This posting is tinged with guilt. Guilt, because it should have been written 4 months ago when the cd was actually released. That it has taken so long to for me to write about The Wake's latest album should in no way be taken as evidence of any lack of excitement about it - I did rush to Glasgow's Monorail Music to buy it on the day of release, after all! I guess life just got in the way. "A Light Far Out"(LTM) is wonderful; the best record to feature extensive use of synthesizers I've heard in a long time. So many of the songs are given an extra touch of feeling by using the synth not as a carrier of melody but as a provider of emotional depth. The cherished elements from previous releases are still present: Caesar's youthful vocals, some Peter Hook-inspired bass and lots of perky guitar-lines that warm the heart. We're not talking about some facsimilie of past glories here, mind. At times there is the pitter pat of laptop beats and on "Starry Days" a tender piano that locates the song somewhere on the Rive Gauche in the rain in 1968. It features Carolyn Allen's sole lead vocal. And what a vocal; so intimate, every word beautifully enunciated. It's a real highpoint of the record as is the title track whose intro approaches The Field Mice's luminous "Quicksilver" for tender wonder (it's those synths - so pretty, so loaded). At 9 minutes 10 seconds and with seaside sounds, it's not your standard pop song but every single second of it is necessary and welcome. I'd assumedThe Wake to be defunct a good decade ago, Caesar and Carolyn devoting their time to their theatre company 12 Stars and to intermittently making sublime records with The Field Mice's Bobby Wratten as The Occasional Keepers(one of that group's songs, "If The Ravens Leave", is present here). I'm so glad I assumed wrongly.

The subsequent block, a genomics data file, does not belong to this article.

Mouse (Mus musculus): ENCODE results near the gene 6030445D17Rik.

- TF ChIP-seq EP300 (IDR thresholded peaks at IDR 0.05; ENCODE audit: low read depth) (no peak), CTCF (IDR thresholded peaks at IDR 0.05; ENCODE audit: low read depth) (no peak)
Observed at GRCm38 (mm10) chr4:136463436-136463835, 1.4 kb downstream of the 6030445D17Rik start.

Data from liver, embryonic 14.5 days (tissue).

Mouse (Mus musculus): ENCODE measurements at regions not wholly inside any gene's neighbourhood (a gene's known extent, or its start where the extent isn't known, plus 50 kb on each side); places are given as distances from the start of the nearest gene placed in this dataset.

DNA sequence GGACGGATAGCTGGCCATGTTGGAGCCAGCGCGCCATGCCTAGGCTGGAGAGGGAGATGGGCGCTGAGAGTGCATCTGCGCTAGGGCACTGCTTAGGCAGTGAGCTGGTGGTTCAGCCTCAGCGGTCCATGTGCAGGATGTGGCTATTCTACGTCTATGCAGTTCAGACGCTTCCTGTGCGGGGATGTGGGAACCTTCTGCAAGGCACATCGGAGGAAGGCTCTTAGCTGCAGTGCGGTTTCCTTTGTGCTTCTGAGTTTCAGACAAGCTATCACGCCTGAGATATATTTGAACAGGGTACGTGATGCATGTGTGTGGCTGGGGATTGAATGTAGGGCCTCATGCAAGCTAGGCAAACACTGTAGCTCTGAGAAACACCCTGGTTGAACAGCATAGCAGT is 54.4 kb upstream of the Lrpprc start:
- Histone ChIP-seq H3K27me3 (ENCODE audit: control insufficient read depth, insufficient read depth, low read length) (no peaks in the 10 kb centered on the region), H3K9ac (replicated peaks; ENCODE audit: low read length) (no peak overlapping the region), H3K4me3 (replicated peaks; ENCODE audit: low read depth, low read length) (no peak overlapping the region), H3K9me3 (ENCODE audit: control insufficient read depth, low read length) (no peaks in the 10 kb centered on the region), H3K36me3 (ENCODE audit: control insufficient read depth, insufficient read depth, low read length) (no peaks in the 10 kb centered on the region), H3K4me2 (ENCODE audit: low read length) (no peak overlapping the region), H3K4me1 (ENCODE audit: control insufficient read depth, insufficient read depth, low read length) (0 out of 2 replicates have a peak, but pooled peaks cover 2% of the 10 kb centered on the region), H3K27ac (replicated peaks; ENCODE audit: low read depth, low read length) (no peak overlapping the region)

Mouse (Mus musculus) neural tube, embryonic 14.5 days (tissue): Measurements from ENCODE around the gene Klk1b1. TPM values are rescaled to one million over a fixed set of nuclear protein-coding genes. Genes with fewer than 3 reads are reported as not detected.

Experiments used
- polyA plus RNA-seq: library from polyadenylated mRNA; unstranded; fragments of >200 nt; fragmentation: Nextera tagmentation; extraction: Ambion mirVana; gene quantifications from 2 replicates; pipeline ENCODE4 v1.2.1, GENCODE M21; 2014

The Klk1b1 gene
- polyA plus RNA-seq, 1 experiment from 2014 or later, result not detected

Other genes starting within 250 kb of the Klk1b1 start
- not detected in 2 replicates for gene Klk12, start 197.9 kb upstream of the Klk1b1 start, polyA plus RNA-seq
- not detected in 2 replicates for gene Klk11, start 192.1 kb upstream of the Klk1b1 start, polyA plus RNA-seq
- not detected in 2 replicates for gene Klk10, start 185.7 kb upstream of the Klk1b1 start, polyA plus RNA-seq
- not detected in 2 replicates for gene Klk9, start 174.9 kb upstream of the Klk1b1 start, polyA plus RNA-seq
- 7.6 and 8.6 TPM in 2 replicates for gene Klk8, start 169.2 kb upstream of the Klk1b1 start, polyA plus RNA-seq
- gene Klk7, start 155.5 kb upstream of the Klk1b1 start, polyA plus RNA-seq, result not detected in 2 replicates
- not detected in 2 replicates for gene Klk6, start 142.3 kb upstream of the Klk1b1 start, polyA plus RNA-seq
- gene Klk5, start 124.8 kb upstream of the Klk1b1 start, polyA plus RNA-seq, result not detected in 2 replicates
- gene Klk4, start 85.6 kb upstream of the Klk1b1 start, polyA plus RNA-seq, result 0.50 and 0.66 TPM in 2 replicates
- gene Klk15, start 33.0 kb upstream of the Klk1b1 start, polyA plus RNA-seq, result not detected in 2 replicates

Recently, The Wake have been sharing demos, alternate versions and live tracks on their Soundcloud page. It's an object lesson in how to use that site and well worth bookmarking.